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The link between human rights and returns

By: Toby Finden-Crofts


Global events in recent years including the Covid-19 pandemic and invasion of Ukraine by Russia have increased investors’ awareness of the link between human and workers’ rights, and the impact on their pensions and savings.

During the early phases of the coronavirus pandemic, the companies that actively sought to protect their staff and supply chains were looked upon favourably. Meanwhile, other companies, that criticised the furlough scheme and told employees to seek work in essential businesses such as supermarkets, have had long lasting reputational damage.

Another specific example is Boohoo, which lost investor support amid reports it was facing a modern slavery investigation through claims that is was underpaying factory workers and also not following social distancing measures to protect them from catching Covid-19.

Jack Dominy, research manager at Research in Finance, said: “Whilst environmental concerns are still largely top of mind for many retail intermediaries, largely reflective of their clients’ concerns, social issues have undoubtedly risen in prominence recently. This has been driven by the direct impact of Covid-19 on health and safety as well as working conditions, but also on workers’ rights more broadly. This has magnified scrutiny on how companies treat their employee base which will in-turn impact how investable they are, particularly as society and communities adapt to the fallout from the pandemic and other challenges.”

All companies have a responsibility to respect human rights, something that was formalised by the United Nations in 2011. This addresses a number of areas including wages, labour, discrimination, workplace environment, as well as the ‘just transition’ (which we have explored here to name a few. In 2021, the UN’s Human Rights Council adopted a resolution recognising the human right to a clean, healthy and sustainable environment.

Meanwhile, the UN’s Guiding Principles on Business and Human Rights outlines companies’ responsibility to respect human rights, which requires conducting human rights due diligence to prevent, mitigate and account for how the negative impacts (or externalities) of their business activities and value chains are addressed.

But it is not just about investors ‘doing the right thing’. A recent study from the Business for Social Responsibility (BSR) found taking a human rights approach to investing can help identify risks before they become material.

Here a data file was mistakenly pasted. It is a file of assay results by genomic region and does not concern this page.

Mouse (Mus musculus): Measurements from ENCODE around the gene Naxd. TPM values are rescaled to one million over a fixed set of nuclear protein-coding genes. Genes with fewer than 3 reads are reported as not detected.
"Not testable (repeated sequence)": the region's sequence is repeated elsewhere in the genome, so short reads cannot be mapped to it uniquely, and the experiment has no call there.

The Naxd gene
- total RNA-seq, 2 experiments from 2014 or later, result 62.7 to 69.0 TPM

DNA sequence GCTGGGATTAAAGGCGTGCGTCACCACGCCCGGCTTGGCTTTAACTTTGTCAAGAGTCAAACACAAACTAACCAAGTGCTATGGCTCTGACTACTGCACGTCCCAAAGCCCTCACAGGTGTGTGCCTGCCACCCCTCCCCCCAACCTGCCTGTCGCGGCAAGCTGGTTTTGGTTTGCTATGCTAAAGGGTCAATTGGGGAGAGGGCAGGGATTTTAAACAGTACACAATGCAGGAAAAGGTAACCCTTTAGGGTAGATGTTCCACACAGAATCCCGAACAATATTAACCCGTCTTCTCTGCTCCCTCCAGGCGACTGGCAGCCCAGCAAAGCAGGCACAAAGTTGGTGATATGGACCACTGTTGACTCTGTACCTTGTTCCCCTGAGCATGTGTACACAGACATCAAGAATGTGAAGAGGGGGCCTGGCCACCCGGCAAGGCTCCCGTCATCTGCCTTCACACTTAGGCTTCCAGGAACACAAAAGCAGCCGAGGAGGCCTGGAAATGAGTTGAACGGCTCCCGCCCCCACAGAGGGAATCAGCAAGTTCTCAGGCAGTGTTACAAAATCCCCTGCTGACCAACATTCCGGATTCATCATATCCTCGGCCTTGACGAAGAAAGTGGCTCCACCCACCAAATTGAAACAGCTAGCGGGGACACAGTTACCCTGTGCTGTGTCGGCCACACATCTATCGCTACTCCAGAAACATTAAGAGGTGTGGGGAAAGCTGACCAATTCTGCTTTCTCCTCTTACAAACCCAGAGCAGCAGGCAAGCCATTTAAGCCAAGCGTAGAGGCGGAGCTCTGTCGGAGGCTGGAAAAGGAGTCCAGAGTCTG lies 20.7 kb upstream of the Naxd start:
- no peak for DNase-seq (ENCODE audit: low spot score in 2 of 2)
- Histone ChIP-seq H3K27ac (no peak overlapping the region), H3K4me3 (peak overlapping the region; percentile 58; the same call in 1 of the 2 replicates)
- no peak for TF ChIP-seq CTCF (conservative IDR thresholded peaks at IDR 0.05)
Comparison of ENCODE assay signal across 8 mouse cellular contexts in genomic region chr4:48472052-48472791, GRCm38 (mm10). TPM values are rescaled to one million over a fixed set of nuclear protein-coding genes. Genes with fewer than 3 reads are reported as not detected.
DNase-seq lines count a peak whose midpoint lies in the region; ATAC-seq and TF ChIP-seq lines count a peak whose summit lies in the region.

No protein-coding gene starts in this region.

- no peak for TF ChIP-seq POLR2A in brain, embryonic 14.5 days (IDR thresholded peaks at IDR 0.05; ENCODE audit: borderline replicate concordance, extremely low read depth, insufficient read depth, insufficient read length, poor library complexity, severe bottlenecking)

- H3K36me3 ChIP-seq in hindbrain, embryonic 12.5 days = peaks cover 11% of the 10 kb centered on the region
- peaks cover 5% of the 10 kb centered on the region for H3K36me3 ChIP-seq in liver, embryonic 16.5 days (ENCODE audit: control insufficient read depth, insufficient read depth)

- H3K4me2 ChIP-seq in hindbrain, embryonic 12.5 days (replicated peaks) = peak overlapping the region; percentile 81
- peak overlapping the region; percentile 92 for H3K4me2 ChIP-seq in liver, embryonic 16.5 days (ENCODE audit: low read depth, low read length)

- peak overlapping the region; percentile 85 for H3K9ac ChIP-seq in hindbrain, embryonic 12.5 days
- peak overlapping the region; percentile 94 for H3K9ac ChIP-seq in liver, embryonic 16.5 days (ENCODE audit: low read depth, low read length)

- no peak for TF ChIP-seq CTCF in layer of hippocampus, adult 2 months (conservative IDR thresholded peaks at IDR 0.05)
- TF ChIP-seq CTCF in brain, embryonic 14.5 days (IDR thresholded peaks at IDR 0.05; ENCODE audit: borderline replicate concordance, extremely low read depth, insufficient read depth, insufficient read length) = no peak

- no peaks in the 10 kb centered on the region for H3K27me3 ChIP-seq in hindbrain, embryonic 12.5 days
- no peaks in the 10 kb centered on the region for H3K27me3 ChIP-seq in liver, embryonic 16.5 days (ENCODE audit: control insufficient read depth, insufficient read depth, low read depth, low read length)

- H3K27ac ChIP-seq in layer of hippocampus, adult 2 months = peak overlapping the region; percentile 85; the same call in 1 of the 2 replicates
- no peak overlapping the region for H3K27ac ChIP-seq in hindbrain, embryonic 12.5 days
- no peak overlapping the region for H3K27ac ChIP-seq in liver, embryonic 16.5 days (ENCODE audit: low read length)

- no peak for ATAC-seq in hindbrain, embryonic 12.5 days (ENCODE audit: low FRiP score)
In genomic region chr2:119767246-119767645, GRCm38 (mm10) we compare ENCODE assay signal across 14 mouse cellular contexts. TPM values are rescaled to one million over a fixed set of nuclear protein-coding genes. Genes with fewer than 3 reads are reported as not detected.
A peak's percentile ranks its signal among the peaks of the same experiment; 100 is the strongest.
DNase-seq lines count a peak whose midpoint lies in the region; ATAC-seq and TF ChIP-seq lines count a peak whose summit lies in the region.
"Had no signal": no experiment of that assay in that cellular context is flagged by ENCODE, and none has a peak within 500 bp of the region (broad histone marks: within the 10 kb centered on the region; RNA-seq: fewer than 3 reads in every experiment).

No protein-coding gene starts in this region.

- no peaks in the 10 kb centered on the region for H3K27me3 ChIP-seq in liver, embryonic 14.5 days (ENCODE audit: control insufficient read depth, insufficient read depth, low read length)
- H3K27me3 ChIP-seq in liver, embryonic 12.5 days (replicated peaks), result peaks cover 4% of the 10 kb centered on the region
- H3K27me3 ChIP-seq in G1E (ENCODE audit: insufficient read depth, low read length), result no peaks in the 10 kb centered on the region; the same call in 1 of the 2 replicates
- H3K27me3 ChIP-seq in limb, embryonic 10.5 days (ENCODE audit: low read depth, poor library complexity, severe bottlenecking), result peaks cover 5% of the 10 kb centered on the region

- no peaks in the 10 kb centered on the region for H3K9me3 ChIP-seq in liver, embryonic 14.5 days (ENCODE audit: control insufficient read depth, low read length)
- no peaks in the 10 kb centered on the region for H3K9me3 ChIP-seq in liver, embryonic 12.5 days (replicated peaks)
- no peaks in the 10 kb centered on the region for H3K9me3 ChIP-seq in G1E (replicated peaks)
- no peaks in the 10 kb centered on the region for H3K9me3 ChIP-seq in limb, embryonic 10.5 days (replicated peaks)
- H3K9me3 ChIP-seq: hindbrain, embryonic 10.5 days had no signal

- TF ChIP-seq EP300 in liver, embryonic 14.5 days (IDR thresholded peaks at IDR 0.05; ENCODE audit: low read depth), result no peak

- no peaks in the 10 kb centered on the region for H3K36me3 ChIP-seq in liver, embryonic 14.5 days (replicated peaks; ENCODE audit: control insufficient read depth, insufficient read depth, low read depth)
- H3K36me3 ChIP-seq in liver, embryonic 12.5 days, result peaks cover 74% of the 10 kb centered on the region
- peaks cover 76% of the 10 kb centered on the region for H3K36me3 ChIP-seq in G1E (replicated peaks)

“Respect for human rights is not just beneficial for people – it is also good for returns. Research has shown a positive correlation between attention to human rights risks and corporate financial performance,” the Human Rights Roadmap for Transforming Finance report said. As an example, it pointed to a recent case where the cost for investors when companies failed to act with due diligence to respect the rights of Indigenous People in the Dakota Access Pipeline project was no less than $7.5bn.

There is also a litigation risk; earlier this year, the European Court of Human Rights saw a case where a group of children and young adults from Portugal were suing multiple states for damaging the climate following the wildfires and heatwaves the country has experienced in recent years. Part of the claim is that the polluting countries are breaching their right to exercise outdoors and live without anxiety.

The asset management industry is taking strides forward in terms of its human rights due diligence. In 2020, an investor coalition wrote to 23 FTSE-350 companies urging them to take action and meet the reporting requirements of Section 54 of the UK Modern Slavery Act 2015.

Fund groups are also ramping up their engagement programmes to focus on what could be deemed as violating these rights, and when this is ineffective, homing in on those investments and potentially excluding from portfolios by divestment.

As the cost of living crisis deepens, and as climate change and war wreak havoc around the world, companies that ignore human rights in their due diligence could see themselves shunned by investors.

*The UK Responsible Investing Study (UKRIS) quantitative research surveyed 215 retail intermediaries, providing a wealth of information in responsible investing. The latest findings are taken from Wave 3 of this annual study conducted by Research in Finance. The study included feedback from a mix of DFMs (110) and IAs (105), and fieldwork was conducted in December 2021 to January 2022.

Further reading:


Why and how investors should act on human rights download (unpri.org)






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